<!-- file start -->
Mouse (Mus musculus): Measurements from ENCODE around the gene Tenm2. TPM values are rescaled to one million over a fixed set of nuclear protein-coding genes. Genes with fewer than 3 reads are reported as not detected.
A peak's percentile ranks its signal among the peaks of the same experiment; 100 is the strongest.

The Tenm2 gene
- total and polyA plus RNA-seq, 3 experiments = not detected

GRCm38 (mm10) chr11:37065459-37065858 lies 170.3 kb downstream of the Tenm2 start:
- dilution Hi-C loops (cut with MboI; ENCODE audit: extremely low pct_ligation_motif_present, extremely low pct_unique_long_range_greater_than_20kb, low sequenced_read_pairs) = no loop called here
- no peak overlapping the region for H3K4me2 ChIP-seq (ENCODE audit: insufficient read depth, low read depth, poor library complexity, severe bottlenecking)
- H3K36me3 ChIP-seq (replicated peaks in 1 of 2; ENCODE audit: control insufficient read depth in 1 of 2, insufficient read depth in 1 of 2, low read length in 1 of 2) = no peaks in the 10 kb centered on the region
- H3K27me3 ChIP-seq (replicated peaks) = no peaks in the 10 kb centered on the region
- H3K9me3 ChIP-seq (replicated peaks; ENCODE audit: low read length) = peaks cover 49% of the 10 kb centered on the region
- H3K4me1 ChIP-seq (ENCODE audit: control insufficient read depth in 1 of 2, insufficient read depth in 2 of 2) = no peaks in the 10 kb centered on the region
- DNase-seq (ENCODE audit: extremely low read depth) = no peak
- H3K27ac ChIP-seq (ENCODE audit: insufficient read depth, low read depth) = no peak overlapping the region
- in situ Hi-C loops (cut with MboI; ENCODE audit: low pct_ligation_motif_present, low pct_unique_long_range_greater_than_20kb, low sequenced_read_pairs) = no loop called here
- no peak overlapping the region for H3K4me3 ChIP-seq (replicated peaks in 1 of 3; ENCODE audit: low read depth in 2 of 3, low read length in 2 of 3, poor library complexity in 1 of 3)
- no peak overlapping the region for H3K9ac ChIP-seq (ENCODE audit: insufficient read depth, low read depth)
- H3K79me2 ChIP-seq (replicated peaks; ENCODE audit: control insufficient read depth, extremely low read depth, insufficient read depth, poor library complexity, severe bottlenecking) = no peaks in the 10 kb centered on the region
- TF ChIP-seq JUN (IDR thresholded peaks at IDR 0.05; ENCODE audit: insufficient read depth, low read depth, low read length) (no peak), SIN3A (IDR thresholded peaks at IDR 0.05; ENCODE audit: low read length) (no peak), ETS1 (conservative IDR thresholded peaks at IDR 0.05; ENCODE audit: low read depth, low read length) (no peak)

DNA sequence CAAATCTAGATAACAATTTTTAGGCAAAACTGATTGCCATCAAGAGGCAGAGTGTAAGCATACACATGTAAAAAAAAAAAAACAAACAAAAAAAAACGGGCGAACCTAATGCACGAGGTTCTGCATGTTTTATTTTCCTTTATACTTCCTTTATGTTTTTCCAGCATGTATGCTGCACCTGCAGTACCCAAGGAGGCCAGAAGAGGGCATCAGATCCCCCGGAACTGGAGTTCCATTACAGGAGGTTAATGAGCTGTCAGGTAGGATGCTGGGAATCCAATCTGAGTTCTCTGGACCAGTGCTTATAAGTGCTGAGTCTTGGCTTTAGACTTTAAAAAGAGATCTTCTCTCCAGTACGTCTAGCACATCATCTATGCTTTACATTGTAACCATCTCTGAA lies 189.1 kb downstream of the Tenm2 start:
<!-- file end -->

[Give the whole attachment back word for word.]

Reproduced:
Mouse (Mus musculus): Measurements from ENCODE around the gene Tenm2. TPM values are rescaled to one million over a fixed set of nuclear protein-coding genes. Genes with fewer than 3 reads are reported as not detected.
A peak's percentile ranks its signal among the peaks of the same experiment; 100 is the strongest.

The Tenm2 gene
- total and polyA plus RNA-seq, 3 experiments = not detected

GRCm38 (mm10) chr11:37065459-37065858 lies 170.3 kb downstream of the Tenm2 start:
- dilution Hi-C loops (cut with MboI; ENCODE audit: extremely low pct_ligation_motif_present, extremely low pct_unique_long_range_greater_than_20kb, low sequenced_read_pairs) = no loop called here
- no peak overlapping the region for H3K4me2 ChIP-seq (ENCODE audit: insufficient read depth, low read depth, poor library complexity, severe bottlenecking)
- H3K36me3 ChIP-seq (replicated peaks in 1 of 2; ENCODE audit: control insufficient read depth in 1 of 2, insufficient read depth in 1 of 2, low read length in 1 of 2) = no peaks in the 10 kb centered on the region
- H3K27me3 ChIP-seq (replicated peaks) = no peaks in the 10 kb centered on the region
- H3K9me3 ChIP-seq (replicated peaks; ENCODE audit: low read length) = peaks cover 49% of the 10 kb centered on the region
- H3K4me1 ChIP-seq (ENCODE audit: control insufficient read depth in 1 of 2, insufficient read depth in 2 of 2) = no peaks in the 10 kb centered on the region
- DNase-seq (ENCODE audit: extremely low read depth) = no peak
- H3K27ac ChIP-seq (ENCODE audit: insufficient read depth, low read depth) = no peak overlapping the region
- in situ Hi-C loops (cut with MboI; ENCODE audit: low pct_ligation_motif_present, low pct_unique_long_range_greater_than_20kb, low sequenced_read_pairs) = no loop called here
- no peak overlapping the region for H3K4me3 ChIP-seq (replicated peaks in 1 of 3; ENCODE audit: low read depth in 2 of 3, low read length in 2 of 3, poor library complexity in 1 of 3)
- no peak overlapping the region for H3K9ac ChIP-seq (ENCODE audit: insufficient read depth, low read depth)
- H3K79me2 ChIP-seq (replicated peaks; ENCODE audit: control insufficient read depth, extremely low read depth, insufficient read depth, poor library complexity, severe bottlenecking) = no peaks in the 10 kb centered on the region
- TF ChIP-seq JUN (IDR thresholded peaks at IDR 0.05; ENCODE audit: insufficient read depth, low read depth, low read length) (no peak), SIN3A (IDR thresholded peaks at IDR 0.05; ENCODE audit: low read length) (no peak), ETS1 (conservative IDR thresholded peaks at IDR 0.05; ENCODE audit: low read depth, low read length) (no peak)

DNA sequence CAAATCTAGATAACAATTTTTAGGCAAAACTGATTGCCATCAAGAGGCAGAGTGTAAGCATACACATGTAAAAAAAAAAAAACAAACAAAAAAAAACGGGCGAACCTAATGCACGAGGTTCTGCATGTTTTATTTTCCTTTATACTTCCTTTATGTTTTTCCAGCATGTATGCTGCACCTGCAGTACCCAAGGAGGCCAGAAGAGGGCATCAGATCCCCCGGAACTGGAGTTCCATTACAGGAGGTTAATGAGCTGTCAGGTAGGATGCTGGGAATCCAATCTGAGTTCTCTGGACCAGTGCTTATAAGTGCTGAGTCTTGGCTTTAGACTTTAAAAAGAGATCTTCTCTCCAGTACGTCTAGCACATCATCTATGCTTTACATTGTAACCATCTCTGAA lies 189.1 kb downstream of the Tenm2 start: